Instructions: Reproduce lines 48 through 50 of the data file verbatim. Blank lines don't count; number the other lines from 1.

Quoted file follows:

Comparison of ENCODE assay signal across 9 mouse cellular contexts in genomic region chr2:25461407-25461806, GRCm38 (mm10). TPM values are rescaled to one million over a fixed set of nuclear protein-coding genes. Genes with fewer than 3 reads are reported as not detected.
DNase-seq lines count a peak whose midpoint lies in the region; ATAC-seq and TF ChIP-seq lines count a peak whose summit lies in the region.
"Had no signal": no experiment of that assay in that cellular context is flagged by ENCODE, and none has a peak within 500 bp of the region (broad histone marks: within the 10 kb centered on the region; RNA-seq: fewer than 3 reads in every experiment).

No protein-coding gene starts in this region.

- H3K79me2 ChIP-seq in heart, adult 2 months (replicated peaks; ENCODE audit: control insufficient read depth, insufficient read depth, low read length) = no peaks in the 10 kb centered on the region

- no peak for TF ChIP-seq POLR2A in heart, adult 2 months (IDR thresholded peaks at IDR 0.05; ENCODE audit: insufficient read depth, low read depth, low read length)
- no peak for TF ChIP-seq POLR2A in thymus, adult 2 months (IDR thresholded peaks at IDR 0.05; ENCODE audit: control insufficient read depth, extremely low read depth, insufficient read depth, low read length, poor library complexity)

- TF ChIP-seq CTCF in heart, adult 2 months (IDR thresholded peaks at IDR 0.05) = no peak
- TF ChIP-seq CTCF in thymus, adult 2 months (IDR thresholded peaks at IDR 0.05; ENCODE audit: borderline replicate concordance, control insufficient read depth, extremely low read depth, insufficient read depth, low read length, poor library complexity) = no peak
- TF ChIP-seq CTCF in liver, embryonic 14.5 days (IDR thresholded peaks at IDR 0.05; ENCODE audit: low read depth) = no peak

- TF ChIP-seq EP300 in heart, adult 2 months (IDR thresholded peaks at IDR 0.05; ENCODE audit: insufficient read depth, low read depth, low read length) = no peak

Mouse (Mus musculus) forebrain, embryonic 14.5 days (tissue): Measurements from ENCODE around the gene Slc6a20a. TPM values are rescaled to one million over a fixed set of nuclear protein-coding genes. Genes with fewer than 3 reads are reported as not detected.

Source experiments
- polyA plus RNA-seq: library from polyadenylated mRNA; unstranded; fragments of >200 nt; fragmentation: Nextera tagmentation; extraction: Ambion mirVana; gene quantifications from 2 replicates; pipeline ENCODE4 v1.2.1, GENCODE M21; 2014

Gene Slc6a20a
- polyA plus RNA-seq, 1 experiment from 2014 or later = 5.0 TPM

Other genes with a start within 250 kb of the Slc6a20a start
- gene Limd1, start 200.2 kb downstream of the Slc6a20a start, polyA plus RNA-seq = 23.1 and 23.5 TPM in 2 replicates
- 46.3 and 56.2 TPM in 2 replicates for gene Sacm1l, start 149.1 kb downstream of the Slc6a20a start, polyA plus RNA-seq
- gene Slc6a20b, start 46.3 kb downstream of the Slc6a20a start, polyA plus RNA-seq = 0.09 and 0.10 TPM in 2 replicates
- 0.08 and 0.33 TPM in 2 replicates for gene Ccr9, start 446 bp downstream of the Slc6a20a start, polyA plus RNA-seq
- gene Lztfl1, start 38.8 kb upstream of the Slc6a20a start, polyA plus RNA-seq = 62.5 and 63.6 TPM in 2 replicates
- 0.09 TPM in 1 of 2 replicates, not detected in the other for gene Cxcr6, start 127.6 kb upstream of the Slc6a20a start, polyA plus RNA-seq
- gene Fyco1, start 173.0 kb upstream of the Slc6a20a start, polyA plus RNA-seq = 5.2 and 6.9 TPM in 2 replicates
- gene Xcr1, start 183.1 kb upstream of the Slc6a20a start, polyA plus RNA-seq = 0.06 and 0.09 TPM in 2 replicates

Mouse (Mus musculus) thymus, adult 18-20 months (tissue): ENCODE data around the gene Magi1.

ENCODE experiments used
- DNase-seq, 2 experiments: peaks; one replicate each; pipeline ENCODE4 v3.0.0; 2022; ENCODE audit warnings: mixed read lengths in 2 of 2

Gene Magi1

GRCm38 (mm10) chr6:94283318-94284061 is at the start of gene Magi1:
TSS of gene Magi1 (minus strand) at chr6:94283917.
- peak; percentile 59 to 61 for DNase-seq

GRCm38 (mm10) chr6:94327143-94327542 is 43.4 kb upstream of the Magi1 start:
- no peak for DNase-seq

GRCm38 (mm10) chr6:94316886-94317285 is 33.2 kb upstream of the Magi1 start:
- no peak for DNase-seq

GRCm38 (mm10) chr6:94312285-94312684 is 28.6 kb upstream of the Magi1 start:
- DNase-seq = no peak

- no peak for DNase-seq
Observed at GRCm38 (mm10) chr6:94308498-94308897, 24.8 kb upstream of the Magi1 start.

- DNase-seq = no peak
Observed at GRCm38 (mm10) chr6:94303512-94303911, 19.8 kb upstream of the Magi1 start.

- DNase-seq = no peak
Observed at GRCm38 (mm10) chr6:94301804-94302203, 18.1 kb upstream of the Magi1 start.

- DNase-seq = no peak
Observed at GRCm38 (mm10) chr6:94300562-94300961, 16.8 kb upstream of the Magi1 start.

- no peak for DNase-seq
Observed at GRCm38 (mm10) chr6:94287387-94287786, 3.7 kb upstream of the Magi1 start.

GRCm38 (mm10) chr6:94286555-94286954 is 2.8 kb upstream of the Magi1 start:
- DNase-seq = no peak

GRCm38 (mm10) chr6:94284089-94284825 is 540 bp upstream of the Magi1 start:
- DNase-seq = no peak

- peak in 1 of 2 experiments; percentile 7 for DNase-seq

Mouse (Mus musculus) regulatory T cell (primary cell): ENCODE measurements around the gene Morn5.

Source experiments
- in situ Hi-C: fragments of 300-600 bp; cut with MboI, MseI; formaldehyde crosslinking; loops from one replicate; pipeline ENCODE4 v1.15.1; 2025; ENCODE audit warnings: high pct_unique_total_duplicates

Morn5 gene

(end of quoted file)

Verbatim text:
Observed at GRCm38 (mm10) chr6:94287387-94287786, 3.7 kb upstream of the Magi1 start.

GRCm38 (mm10) chr6:94286555-94286954 is 2.8 kb upstream of the Magi1 start:
- DNase-seq = no peak